According to Charl Vogel, national sales manager, Xerox production systems group direct, Bytes Document Solutions, 3D printing has captivated the imagination of the general public and similarly exciting developments are emerging from the world of inkjet printing. Or, to be more specific, from the world of ‘jet’ printing: when the ‘ink’ is removed and other materials introduced, it becomes possible to print a wide range of outputs.
‘Drop on Demand’ (DoD) technology in Impika printers allows these machines to print electronic circuit boards and other components, apply nano-particles for RFID tracing, special varnishes for security purposes, decorative finishings and more. ‘The secret to ‘material jet’, or ‘matjet’ printing lies in digital DoD piezoelectric jet technology,’ he said. Impika is a specialist manufacturer of jet printing devices which was recently acquired by Xerox.
Jet printing is a contact-less process which means it is capable of placing substrates on a wide variety of materials, such as paper, ceramics, glass, textiles and plastics, both flat and embossed. The more familiar consumable which is put through jet printers is ink, but new developments mean other materials can now also be used.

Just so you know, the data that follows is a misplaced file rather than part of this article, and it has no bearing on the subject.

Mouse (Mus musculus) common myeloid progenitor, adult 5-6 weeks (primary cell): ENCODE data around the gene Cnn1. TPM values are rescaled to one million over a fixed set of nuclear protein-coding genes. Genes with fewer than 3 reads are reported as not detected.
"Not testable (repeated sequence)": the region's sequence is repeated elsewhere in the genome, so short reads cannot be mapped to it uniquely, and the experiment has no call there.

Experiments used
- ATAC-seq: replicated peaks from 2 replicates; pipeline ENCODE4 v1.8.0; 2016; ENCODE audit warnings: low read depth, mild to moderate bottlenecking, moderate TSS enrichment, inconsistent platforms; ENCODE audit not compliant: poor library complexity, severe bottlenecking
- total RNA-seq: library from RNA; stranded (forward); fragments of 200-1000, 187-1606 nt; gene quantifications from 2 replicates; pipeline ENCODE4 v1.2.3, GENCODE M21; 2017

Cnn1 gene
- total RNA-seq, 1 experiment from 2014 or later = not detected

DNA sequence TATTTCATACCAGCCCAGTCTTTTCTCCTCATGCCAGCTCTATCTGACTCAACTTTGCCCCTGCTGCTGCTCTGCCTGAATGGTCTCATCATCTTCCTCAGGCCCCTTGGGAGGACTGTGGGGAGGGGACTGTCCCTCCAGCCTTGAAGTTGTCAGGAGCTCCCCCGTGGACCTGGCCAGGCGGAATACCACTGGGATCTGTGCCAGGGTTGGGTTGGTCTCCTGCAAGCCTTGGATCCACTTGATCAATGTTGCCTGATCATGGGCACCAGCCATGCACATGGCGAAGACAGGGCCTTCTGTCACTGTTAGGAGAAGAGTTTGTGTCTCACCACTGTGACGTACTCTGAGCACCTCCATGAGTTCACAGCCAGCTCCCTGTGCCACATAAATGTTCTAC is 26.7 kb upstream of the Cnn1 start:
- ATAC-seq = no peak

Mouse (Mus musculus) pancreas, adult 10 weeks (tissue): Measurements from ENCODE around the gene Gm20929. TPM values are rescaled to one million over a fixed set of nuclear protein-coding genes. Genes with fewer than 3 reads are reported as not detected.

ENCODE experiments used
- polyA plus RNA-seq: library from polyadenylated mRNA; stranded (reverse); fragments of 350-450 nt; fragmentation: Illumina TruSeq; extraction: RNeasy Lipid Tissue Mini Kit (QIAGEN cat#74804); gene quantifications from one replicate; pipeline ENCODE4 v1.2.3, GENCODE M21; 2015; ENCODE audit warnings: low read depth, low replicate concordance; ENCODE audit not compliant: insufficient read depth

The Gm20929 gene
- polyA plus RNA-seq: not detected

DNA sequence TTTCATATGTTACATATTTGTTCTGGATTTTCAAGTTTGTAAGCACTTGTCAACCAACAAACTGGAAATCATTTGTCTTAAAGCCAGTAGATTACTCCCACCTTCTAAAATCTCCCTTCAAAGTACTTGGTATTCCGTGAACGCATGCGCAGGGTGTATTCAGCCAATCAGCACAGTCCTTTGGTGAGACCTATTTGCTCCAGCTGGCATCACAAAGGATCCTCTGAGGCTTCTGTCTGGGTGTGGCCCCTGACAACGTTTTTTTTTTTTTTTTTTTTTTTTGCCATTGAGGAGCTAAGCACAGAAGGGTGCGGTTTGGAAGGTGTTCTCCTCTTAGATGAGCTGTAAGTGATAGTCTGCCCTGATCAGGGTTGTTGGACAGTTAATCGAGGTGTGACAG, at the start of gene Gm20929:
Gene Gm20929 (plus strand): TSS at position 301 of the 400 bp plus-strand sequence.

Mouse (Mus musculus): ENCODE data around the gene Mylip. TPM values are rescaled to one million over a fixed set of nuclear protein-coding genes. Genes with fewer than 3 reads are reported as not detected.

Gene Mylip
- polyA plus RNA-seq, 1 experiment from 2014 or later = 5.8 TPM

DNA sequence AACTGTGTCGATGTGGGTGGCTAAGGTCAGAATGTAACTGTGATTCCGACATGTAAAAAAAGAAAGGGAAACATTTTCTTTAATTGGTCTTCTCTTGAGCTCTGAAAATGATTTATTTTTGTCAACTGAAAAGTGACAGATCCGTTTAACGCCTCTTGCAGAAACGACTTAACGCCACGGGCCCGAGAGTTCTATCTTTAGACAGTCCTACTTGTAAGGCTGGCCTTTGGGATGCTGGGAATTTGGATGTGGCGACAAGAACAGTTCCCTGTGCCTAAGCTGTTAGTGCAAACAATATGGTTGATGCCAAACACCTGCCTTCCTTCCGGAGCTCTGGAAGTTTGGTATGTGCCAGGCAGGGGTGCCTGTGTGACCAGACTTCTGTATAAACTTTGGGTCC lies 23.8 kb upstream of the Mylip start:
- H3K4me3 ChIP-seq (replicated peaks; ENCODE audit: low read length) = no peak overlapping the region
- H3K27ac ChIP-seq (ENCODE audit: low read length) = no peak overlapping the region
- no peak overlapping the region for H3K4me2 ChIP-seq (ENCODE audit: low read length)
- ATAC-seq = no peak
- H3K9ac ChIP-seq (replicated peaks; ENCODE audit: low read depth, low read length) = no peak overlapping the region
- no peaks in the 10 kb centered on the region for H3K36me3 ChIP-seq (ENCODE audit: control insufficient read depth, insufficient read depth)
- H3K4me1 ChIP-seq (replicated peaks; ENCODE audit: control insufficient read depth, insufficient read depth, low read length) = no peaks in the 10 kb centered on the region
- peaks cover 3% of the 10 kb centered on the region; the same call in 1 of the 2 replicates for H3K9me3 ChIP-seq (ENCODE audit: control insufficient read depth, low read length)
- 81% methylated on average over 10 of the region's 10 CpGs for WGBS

Vogel explained the two main types of jet printing in the familiar context of inkjets. ‘Continuous inkjet uses a continuous flow of ink that is deviated to create the pattern to be printed. That contrasts with DoD, which applies a principle of creating a droplet only when necessary, rather than constantly.’
With DoD, the droplets are ejected in various ways including piezoelectric, thermal, valve jet and thermofusion. Uniquely, piezoelectric DoD inkjet technology creates droplets by mechanical deformation; this differs from thermal DoD for example, where droplets are generated by raising the temperature.
Piezoelectric printheads digitally project micro drops of ink or other material (a few picolitres, a picolitre is one millionth of a microlitre, which itself is a millionth litre) through nozzles producing images directly on the substrate. ‘This contrasts with traditional printing where a series of time and money consuming stages are required before printing a new image, such as a screen for silkscreen printing, a plate for offset, an engraving cylinder for flexography, or a pad for pad printing,’ explained Vogel.
This flexibility means piezoelectric DoD can be applied in customised printing, as the jets can create a new image at each print. ‘One of the main advantages of piezoelectric technology is that it can cope with different types of ink and other materials. It can print UV, solvent, water-based and hot-melt ink, with a larger range of viscosity than a thermal inkjet can handle. It also works with conducting materials so it can print specialised output like RFID labels and printed circuits at highly competitive costs and with reduced pollution,’ said Vogel.
Additional special fluids deposit solutions include decorative printing on finished goods and serial numbers and other identifying marks on microelectronics and biomedical products. ‘Just like 3D is pushing the boundaries of what is possible in the printing market, jet technology also broadens the scope of the output which can be produced from a printer. It’s an exciting emerging field where the possibilities are only now being explored,’ Vogel concluded.